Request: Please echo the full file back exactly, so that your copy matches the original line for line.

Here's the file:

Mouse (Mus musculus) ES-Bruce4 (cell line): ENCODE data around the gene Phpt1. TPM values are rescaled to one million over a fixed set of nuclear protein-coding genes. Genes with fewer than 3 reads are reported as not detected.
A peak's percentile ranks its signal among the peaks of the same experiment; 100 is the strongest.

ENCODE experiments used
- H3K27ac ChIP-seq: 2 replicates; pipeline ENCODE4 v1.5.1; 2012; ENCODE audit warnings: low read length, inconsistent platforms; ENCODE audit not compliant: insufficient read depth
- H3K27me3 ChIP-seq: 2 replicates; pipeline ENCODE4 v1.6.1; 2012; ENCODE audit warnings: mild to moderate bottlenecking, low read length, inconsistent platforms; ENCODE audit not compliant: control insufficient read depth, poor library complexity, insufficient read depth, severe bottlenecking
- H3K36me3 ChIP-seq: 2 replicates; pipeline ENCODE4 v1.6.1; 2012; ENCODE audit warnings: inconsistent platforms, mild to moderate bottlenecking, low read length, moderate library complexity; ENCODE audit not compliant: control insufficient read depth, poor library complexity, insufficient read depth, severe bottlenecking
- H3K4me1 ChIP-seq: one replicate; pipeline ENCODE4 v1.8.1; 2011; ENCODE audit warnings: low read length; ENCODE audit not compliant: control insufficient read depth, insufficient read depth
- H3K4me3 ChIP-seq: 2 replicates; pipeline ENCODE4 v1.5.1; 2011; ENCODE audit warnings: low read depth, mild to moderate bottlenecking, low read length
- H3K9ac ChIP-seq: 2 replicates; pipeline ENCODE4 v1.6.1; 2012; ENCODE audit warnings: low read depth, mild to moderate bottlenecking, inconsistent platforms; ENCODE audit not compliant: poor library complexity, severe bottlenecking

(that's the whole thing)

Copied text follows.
Mouse (Mus musculus) ES-Bruce4 (cell line): ENCODE data around the gene Phpt1. TPM values are rescaled to one million over a fixed set of nuclear protein-coding genes. Genes with fewer than 3 reads are reported as not detected.
A peak's percentile ranks its signal among the peaks of the same experiment; 100 is the strongest.

ENCODE experiments used
- H3K27ac ChIP-seq: 2 replicates; pipeline ENCODE4 v1.5.1; 2012; ENCODE audit warnings: low read length, inconsistent platforms; ENCODE audit not compliant: insufficient read depth
- H3K27me3 ChIP-seq: 2 replicates; pipeline ENCODE4 v1.6.1; 2012; ENCODE audit warnings: mild to moderate bottlenecking, low read length, inconsistent platforms; ENCODE audit not compliant: control insufficient read depth, poor library complexity, insufficient read depth, severe bottlenecking
- H3K36me3 ChIP-seq: 2 replicates; pipeline ENCODE4 v1.6.1; 2012; ENCODE audit warnings: inconsistent platforms, mild to moderate bottlenecking, low read length, moderate library complexity; ENCODE audit not compliant: control insufficient read depth, poor library complexity, insufficient read depth, severe bottlenecking
- H3K4me1 ChIP-seq: one replicate; pipeline ENCODE4 v1.8.1; 2011; ENCODE audit warnings: low read length; ENCODE audit not compliant: control insufficient read depth, insufficient read depth
- H3K4me3 ChIP-seq: 2 replicates; pipeline ENCODE4 v1.5.1; 2011; ENCODE audit warnings: low read depth, mild to moderate bottlenecking, low read length
- H3K9ac ChIP-seq: 2 replicates; pipeline ENCODE4 v1.6.1; 2012; ENCODE audit warnings: low read depth, mild to moderate bottlenecking, inconsistent platforms; ENCODE audit not compliant: poor library complexity, severe bottlenecking